But something feels different, at this point. Now Republicans actually have a proven winner to rally around instead. Florida Governor Ron DeSantis had an excellent night Tuesday and cruised to re-election. He is now seen by many Republicans as the savior of their party -- a way for them to be just as angry at "woke liberals," but without all the egomaniacal nonsense. Trump is afraid of DeSantis eclipsing his hold on the party and has already started attacking him. So this could be the main event in the GOP boxing ring for at least the next few months (unless leadership challenges appear for Kevin McCarthy and/or Mitch McConnell, both of which are distinct possibilities).

Has Trump truly lost his mojo? Time will tell. He could indeed continue to fade until he's no more than an angry voice crying in the political wilderness. But then again, plenty of people have been making that very prediction for roughly seven years now, and it's never actually happened yet. So who knows?

The best thing about the 2022 midterms is that they apparently went off without a hitch. There were no mobs of people storming the counting sites. There were no heavily-armed "elections observers" intimidating voters in Democratic areas. And even most of the election-deniers sheepishly conceded their races when they lost. There are a handful who are making loud noises, but nobody is paying much attention to them.

There could be one big exception to this, if gubernatorial candidate Kari Lake loses in Arizona. Not only is Lake aboard the MAGA Express in a big way, she is already spreading conspiracy theories about the vote-counting even though there are still reportedly hundreds of thousands of votes left to count (as of this writing). If she comes up short (she is currently losing by almost 30,000 votes), she could easily make a big stink. She's been a full-throated adherent of Trump's Big Lie, so it wouldn't be out of character at all for her to whine just as loudly as Trump's been whining for the last two years.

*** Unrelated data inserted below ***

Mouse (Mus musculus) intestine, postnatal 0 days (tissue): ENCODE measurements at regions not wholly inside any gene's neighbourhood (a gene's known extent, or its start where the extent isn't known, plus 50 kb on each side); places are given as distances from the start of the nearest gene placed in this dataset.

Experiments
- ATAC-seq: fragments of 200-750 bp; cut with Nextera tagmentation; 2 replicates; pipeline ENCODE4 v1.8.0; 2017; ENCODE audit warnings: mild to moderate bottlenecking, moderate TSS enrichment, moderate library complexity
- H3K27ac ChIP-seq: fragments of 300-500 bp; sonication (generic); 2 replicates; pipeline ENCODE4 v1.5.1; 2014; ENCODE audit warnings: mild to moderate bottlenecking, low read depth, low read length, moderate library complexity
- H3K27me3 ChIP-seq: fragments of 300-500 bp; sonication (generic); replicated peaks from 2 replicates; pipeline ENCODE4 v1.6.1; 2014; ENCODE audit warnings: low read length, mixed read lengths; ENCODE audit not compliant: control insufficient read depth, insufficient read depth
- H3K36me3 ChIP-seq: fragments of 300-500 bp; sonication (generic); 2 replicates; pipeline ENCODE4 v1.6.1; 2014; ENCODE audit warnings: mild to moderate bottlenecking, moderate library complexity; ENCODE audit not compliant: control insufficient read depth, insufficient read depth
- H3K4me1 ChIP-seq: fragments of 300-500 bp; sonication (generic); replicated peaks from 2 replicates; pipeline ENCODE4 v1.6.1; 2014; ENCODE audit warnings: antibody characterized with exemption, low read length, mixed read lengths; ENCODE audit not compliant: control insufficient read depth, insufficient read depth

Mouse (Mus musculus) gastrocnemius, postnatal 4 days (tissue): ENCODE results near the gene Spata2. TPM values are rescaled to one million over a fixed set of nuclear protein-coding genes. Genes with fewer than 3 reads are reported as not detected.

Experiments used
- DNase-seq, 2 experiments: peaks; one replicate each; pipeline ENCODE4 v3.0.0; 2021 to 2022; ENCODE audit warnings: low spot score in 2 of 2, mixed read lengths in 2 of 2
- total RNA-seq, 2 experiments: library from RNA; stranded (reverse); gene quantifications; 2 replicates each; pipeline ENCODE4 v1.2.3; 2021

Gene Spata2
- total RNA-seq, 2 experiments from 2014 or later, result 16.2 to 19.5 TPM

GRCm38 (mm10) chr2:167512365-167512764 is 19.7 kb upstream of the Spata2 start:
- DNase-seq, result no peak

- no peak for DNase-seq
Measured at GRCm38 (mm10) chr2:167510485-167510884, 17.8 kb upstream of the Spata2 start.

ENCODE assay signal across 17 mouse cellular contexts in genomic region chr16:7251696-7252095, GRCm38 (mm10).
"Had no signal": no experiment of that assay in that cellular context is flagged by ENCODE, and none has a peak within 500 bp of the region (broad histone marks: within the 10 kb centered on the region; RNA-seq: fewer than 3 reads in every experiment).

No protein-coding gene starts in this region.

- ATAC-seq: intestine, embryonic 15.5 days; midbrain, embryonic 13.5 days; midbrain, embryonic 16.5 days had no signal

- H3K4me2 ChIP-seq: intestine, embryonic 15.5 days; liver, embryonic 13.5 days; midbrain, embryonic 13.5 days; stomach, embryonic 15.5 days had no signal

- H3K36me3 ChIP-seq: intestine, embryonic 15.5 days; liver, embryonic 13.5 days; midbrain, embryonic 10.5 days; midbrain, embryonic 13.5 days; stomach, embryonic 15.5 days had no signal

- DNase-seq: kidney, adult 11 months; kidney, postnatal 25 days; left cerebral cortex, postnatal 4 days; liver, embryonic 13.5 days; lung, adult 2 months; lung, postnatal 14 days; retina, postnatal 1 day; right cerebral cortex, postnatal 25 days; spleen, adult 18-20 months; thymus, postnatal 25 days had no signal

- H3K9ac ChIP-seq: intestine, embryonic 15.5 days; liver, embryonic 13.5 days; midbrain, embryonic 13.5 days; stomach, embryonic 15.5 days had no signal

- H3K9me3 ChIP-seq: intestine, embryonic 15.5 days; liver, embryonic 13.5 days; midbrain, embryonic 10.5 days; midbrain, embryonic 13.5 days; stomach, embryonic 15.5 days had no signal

This could provide a real test for the rest of the Republican Party. If they truly do want to move on from Trump's egotism, they could all refuse to support Lake's wild "I wuz robbed!" conspiracy theories. They could, in a word, just ignore her. Or they could jump on board with Trump, who will doubtlessly enthusiastically back Lake's "Little Lie" (along with his own 2020 Big Lie), and give even more life to the issue of looking backwards rather than forwards. We could see it going either way, really.

No matter what happens in the final races, though -- no matter what the eventual makeup of Congress will be next year -- we have to close where we began: with relief. Because it could have been so much worse than whatever it turns out to be. Democrats prevented a big red wave of an election, and they have every reason to be proud of doing so. They impressively beat the odds and beat the conventional wisdom. And that made for a very good week all around.